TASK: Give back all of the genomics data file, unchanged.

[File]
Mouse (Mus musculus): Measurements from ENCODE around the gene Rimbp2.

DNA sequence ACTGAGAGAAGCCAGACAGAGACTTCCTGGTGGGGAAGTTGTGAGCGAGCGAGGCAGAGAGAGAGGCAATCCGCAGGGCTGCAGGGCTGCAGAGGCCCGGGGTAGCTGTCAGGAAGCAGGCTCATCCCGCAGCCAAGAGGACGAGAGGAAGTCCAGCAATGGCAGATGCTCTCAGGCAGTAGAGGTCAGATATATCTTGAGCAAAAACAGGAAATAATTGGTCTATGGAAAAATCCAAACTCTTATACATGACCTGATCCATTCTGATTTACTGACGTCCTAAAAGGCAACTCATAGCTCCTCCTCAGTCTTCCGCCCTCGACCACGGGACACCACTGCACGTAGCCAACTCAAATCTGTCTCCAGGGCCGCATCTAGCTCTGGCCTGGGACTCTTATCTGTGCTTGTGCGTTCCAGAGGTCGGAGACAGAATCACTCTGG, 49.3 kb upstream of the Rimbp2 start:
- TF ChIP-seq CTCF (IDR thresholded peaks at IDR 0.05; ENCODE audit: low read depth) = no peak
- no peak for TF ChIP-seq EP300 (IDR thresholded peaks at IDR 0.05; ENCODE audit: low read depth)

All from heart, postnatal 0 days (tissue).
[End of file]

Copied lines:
Mouse (Mus musculus): Measurements from ENCODE around the gene Rimbp2.

DNA sequence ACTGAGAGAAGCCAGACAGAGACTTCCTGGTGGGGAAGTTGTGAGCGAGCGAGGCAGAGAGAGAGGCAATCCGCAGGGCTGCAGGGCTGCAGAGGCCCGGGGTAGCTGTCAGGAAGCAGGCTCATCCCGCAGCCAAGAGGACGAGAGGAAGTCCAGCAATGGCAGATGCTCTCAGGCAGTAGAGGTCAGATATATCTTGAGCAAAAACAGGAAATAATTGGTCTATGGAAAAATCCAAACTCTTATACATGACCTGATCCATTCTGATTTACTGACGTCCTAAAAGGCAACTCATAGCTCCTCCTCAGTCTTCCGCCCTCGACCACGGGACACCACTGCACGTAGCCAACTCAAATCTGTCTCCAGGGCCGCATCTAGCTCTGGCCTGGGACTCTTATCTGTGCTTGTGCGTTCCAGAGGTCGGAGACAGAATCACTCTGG, 49.3 kb upstream of the Rimbp2 start:
- TF ChIP-seq CTCF (IDR thresholded peaks at IDR 0.05; ENCODE audit: low read depth) = no peak
- no peak for TF ChIP-seq EP300 (IDR thresholded peaks at IDR 0.05; ENCODE audit: low read depth)

All from heart, postnatal 0 days (tissue).